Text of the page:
Justifying the top-heavy composition of her company's new BEE structure, ArcelorMittal (Amsa) chief executive Nku Nyembezi-Heita this week said that "strategic" as opposed to broad-based investors are included "where a company needs assistance in a particular area".
An investment vehicle led by Duduzane Zuma, President Jacob Zuma's 28-year-old son, will gain shares with a face value approaching R1-billion, and Gugu Mtshali, reportedly Deputy President Kgalema Motlanthe's romantic partner, will get face-value shares plus cash totalling over a third of a billion rand.
The investment company of Sandile Zungu -- a member of President Zuma's broad-based empowerment advisory counsel once tipped to be director general in the Presidency -- will get shares with a face value approaching half-a-billion rand. Ditto the Gupta family, friends and benefactors to President Zuma.
The largest single benefit -- face-value shares and cash totalling R2,2-billion -- will go to Jagdish Parekh, chief executive of the Guptas' investment vehicle. He is half-owner of Imperial Crown Trading, the upstart company that was in a prime bargaining position after controversially winning a stake in the Sishen iron mine that previously belonged to Amsa.
Not out of pocket
Amsa, however, will not be out of pocket. Even though the Ayigobi Consortium will get shares based on ArcelorMittal's market capitalisation with a total face value of R7,33-billion, their economic value appears to be circumscribed by a floor of R728-million and a cap of R1,67-billion, depending on ArcelorMittal's share-price performance.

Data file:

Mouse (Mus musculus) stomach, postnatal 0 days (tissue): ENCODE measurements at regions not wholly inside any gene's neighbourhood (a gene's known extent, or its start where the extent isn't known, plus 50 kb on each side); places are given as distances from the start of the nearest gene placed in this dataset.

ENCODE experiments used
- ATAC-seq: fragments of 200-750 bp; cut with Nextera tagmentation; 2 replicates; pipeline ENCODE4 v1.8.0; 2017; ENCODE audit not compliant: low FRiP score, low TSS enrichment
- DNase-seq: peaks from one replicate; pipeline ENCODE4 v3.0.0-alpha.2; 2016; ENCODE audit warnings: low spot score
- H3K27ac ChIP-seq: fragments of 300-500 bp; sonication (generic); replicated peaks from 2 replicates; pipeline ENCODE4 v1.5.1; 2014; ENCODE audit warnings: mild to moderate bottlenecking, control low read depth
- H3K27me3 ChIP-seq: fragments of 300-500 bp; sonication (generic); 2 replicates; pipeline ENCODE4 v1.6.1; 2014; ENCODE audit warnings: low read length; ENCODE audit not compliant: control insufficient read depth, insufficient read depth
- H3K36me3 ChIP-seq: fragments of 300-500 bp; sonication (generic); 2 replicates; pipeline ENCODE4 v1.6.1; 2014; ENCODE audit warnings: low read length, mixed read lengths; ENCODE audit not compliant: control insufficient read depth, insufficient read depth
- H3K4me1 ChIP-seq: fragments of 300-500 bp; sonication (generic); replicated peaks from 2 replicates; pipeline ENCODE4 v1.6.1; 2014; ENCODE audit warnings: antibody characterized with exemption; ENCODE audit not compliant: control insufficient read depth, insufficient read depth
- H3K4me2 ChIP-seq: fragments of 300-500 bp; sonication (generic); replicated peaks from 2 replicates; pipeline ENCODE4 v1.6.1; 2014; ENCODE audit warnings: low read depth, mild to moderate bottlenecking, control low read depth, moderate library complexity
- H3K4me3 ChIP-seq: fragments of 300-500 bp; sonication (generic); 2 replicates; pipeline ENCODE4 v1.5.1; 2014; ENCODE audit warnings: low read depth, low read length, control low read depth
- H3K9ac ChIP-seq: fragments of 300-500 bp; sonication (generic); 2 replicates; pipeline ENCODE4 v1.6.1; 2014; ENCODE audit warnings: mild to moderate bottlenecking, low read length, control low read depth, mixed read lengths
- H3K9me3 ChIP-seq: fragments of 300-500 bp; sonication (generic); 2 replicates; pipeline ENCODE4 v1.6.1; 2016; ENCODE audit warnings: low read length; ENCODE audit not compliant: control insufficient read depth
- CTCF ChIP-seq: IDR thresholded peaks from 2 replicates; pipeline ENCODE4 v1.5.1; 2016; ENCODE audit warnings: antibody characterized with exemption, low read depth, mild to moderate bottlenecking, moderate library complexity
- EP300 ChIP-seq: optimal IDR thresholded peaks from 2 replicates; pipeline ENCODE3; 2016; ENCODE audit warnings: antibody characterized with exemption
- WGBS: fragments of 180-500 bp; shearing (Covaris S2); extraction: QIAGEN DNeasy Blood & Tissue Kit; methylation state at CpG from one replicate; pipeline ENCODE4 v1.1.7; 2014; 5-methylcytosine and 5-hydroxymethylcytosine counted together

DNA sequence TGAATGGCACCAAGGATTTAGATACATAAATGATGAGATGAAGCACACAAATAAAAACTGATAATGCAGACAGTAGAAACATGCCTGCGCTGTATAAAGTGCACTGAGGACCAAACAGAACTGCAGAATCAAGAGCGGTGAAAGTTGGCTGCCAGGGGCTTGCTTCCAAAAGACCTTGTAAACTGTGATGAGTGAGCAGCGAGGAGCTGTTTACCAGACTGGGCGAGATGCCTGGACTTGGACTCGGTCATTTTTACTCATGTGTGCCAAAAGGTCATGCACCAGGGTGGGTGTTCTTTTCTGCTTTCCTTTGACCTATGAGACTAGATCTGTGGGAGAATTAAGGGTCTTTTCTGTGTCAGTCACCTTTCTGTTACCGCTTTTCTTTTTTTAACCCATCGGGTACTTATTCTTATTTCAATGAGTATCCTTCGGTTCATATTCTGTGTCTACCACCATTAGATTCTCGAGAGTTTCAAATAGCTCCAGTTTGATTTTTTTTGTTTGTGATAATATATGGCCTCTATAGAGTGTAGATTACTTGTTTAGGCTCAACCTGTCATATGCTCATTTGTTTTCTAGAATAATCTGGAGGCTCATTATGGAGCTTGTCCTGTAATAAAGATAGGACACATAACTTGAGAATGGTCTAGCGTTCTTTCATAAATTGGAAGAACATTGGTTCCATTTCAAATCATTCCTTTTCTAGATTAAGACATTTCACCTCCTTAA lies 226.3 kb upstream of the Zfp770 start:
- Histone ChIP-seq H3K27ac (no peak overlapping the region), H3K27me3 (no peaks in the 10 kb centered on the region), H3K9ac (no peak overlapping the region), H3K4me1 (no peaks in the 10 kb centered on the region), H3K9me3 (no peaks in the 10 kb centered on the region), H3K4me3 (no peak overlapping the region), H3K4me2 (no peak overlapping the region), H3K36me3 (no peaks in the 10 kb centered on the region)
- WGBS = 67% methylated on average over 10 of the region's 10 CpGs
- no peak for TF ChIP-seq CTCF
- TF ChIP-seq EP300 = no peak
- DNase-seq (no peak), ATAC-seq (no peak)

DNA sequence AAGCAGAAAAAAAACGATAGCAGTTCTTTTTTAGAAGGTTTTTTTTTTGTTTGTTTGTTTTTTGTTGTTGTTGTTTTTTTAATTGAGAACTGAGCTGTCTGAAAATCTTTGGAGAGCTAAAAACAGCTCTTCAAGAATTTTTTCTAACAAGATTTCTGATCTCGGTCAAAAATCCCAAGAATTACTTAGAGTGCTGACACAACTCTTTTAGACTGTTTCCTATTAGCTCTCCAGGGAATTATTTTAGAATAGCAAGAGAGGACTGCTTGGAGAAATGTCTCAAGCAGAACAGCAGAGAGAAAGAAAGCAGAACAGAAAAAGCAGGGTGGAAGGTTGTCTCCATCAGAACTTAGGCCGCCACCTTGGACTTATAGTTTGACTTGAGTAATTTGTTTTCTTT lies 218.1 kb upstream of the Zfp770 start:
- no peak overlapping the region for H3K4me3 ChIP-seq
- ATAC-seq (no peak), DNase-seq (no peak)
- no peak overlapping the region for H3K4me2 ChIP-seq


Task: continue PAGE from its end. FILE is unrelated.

This means the benefit breaks down as follows:
Nyembezi-Heita told Moneyweb radio this week that the Guptas had been cut in as "major facilitators" of the deal. An Ayigobi spokesperson, who asked not to be identified, echoed this, saying the Guptas had provided "advisory and facilitation services".
Asked why the president's son's company should get a stake as large as the Guptas' and Zungu's combined, the spokesperson was stumped, saying: "I can see what you're saying: Was there a greater contribution from Mabengela [Investments] to warrant it? Or was it purely based on the fact that he's the president's son that he qualifies for that additional percentage? That I don't know. I cannot answer you for sure."
This article was produced by amaBhungane, investigators of the M&G Centre for Investigative Journalism, a non-profit initiative to enhance capacity for investigative journalism in the public interest. www.amabhungane.co.za.
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